I know, it seems like we’re well into the new year. But I just completed my Losar, which is the Tibetan new year. The Tibetan Losar is similar to the Chinese New Year as it comes in early February.
However, Losar tends to be slightly different. Leading up to Losar, there are generally 3 main things you focus on. They are:
1) Practicing (meditation, yoga, martial arts, etc) + raising your energy (cleaning up your house, working on uncompleted projects)
2) Clearing any debts you’ve accumulated over the last year
3) Reflecting upon the lessons from last year so you can move into the next year clearer and wiser
It is this last experience I’d like to share with the hope that you become more successful in trading (and life as well) for 2019.
Let’s jump in…
Lesson #1: Wisdom and Confusion
Over the last 10 years, I’ve lived in 5 countries, learned 2 new languages, and visited over 40+ countries.
If there is one thing I’ve discovered from all my travels, observing how other cultures live, think, what they value, etc…I’ve seen that every culture, every family, every individual has wisdom and confusion. I’ve yet to meet someone across all my travels which has invalidated this theory. The bottom line is, unless someone is enlightened, they will always be a mixture of wisdom and confusion.
When you realize this, you’ll understand how there is no perfect ‘system’ (politically, economically, socially, etc), and there is no perfect country to live in. All are based on people that have wisdom and confusion, and thus all have their strengths and weaknesses.
This is a very powerful stance to take because it means you can no longer completely discount certain things, like capitalists do to socialists (and vice versa), or republicans do to democrats (and vice versa). Imagine what the various political/cultural/religions divides would be like if both sides of the isle took this stance.
From my experience, generally problems start to occur when you think that one person/system/religion (or yourself) is either all wisdom, or all confusion.
For 2019, try taking this approach to all people, and see how it changes your experience of them. My guess is you’ll find yourself being more open, relaxed and flexible in your thinking.
Lesson #2: “Avoiding Negative People”
Along those lines, I’ve recently seen this phenomena of people saying “I’m avoiding negative people“. This kind of thinking is both helpful, and problematic when you really understand it.
The whole concept of ‘avoiding negative people‘ actually has some wisdom as people can be quite ‘negative’. By and large, most people’s brains are wired so that they will have 5 times more neural cells for noticing the negative vs the positive.
That can be a problem if every 5 out of 6 thoughts you have about yourself/others is negative. How can you build real confidence in yourself if your self-talk is constantly negative? How can you build the traits you want if you hang around a lot of people who 5 out of every 6 statements about you/life/success is ‘negative’?
You can’t. This is where the wisdom of ‘avoiding negative people‘ comes in because you’re trying to rebuild your belief system, self-image, and positive habits.
The problem though is thinking this approach of ‘avoiding negative people’ is a be-all-end-all approach. I recently read a tweet from a trader friend (whom I like and appreciate). Here is what they posted:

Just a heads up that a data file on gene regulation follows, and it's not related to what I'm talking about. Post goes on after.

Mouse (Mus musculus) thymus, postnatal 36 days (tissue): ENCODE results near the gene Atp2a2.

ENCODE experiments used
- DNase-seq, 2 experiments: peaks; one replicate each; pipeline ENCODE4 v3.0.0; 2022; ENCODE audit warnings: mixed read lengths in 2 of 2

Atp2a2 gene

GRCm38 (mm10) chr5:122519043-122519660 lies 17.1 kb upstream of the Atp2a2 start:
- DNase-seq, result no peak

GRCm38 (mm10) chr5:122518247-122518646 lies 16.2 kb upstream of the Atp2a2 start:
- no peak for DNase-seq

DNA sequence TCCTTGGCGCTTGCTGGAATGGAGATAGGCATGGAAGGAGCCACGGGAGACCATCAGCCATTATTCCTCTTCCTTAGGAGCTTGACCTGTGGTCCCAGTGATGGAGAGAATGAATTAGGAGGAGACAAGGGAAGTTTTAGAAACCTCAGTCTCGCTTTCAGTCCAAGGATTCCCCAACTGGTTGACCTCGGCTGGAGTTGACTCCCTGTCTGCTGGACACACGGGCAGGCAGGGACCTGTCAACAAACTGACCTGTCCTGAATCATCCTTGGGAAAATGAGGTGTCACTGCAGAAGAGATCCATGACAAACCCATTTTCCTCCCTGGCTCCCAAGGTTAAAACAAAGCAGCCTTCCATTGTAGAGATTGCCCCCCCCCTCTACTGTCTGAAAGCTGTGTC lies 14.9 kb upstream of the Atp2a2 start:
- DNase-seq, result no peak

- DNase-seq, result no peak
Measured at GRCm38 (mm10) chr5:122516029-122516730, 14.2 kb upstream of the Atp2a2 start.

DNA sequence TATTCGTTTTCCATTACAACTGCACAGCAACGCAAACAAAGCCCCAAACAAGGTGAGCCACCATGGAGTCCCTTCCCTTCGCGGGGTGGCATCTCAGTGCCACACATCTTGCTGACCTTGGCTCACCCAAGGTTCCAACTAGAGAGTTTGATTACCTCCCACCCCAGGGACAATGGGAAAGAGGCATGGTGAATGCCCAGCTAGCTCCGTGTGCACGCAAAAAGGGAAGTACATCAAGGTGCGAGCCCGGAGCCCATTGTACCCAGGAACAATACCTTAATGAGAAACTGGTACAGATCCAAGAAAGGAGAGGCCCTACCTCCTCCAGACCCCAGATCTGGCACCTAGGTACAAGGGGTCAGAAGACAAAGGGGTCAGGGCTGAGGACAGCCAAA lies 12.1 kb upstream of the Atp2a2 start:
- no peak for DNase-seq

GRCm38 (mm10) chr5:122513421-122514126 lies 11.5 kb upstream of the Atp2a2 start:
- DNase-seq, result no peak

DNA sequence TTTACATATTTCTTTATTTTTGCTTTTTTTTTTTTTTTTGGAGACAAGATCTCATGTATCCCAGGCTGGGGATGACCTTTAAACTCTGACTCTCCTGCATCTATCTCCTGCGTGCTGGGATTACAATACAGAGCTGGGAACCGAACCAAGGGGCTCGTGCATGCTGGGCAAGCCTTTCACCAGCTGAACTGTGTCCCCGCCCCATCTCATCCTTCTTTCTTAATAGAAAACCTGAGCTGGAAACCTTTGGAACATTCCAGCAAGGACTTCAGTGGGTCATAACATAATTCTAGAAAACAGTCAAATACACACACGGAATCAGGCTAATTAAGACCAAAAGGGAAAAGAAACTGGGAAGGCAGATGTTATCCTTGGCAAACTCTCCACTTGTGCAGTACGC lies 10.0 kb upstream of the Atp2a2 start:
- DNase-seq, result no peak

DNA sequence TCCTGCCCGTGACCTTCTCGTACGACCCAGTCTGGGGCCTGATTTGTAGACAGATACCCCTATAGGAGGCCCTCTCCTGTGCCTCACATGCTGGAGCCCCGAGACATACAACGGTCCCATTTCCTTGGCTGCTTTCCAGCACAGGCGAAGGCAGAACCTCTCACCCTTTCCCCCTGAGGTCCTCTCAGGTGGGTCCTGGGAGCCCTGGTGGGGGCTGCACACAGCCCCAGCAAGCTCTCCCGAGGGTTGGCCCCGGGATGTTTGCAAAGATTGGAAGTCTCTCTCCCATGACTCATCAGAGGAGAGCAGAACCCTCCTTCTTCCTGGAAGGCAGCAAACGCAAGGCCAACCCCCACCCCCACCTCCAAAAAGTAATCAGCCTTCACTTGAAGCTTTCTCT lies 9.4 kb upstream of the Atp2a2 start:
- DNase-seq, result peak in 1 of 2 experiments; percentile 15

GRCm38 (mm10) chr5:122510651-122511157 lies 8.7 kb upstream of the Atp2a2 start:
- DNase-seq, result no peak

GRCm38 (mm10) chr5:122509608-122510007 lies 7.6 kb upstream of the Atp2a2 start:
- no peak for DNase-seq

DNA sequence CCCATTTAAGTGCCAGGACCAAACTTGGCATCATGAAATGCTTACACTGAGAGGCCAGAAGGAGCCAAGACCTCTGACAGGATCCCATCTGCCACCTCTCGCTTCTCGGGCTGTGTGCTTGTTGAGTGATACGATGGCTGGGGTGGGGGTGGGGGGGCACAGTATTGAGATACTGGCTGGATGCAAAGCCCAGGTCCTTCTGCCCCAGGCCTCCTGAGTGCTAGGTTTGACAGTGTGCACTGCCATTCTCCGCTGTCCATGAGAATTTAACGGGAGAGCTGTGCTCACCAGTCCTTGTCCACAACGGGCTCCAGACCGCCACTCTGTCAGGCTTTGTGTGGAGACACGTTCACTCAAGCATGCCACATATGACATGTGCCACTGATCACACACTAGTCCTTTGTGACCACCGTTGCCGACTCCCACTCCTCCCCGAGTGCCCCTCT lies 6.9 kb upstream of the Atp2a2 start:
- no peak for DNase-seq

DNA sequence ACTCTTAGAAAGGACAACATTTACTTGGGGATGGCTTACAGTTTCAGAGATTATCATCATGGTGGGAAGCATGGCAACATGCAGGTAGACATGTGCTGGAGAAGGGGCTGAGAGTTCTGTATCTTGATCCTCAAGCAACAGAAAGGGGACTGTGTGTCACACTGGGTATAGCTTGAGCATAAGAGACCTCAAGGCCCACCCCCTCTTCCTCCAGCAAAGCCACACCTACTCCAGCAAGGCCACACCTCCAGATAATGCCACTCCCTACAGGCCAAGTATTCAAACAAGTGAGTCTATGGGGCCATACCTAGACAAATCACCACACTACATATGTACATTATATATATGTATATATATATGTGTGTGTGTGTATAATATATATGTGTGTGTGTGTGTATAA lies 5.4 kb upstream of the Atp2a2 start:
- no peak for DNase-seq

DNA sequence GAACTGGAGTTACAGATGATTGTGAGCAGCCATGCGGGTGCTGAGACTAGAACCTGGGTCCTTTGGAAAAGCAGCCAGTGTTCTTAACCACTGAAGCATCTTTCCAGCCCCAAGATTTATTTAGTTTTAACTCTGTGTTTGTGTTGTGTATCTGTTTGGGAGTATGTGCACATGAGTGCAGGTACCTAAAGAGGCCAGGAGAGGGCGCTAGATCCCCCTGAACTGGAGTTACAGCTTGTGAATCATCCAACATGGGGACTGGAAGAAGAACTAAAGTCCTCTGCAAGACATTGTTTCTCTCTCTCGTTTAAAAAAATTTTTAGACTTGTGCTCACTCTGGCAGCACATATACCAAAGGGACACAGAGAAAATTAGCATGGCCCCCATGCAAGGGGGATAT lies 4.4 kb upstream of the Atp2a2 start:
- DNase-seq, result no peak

Akin to point #1, (IMO) this tweet has a mixture of wisdom and confusion. Why?
First off, you cannot avoid all negativity in life. It’s unavoidable! People (including you) at some point will go negative. If you tried to avoid all things negative in your life, you’d be living in a bubble and never interact with anyone. And I’m not sure how you can be a mentor to anyone if you hold fast to this approach.
The whole basis of any teacher-student relationship is taking the student from confusion/negativity to wisdom.
With that being said, how can you be a trading mentor if you’re cutting out all your students who go negative one time? If you did that, you’d likely have no students. So this approach really lacks vision.
Along those lines, ask yourself about those in the military who went to fight the Nazi’s. What would the world be like if they all avoided negativity? Who would take on those battles, make those hard choices, sacrifice their lives for a better good?
Another major problem with this approach is it assumes that you are the ‘wise‘ person, and others (who are negative) are ‘confused’. IMO, this is a pretty arrogant position to take when you really think about it. Maybe your level of wisdom is another person’s level of negativity. Maybe someone much wiser than you would view your beliefs as ‘negative’. So what then? Should they avoid you?
When you really examine this approach, you realize it has its limitations. It has both wisdom and confusion. Can you see how this is helpful and hurtful as an approach?
Lesson #3: Understand Principle & Function
This brings me to my third lesson – understanding principle and function. Principle relates to the basis/fundamental understanding of something and what its founded upon. They explain the how/why things work.
The method of ‘avoiding negative people‘ is based upon the principle that you/others will often lean towards a more ‘negative’ way of seeing things, especially if your brain is wired that way.
Function is having a clear insight as to when this approach/method/practice is useful, and when its not. My guess is the author of this tweet at some point in their life (at least before this tweet) was ‘negative’. What if someone much wiser than them wanted to help them, but decided to ‘cut them out of their life the moment they went negative‘? How functional would that be? How would people ever really grow, or get help from others?
When you realize principle and function, the idea of ‘avoiding negative people‘ or any other method becomes more appropriate in specific situations/times, and completely misunderstood in others.
Hence learn to see the principle and function in your training, growth and development (in all things you do) and you’ll find yourself using the right tools for any situation. Using the wrong tools at the wrong time often creates more problems.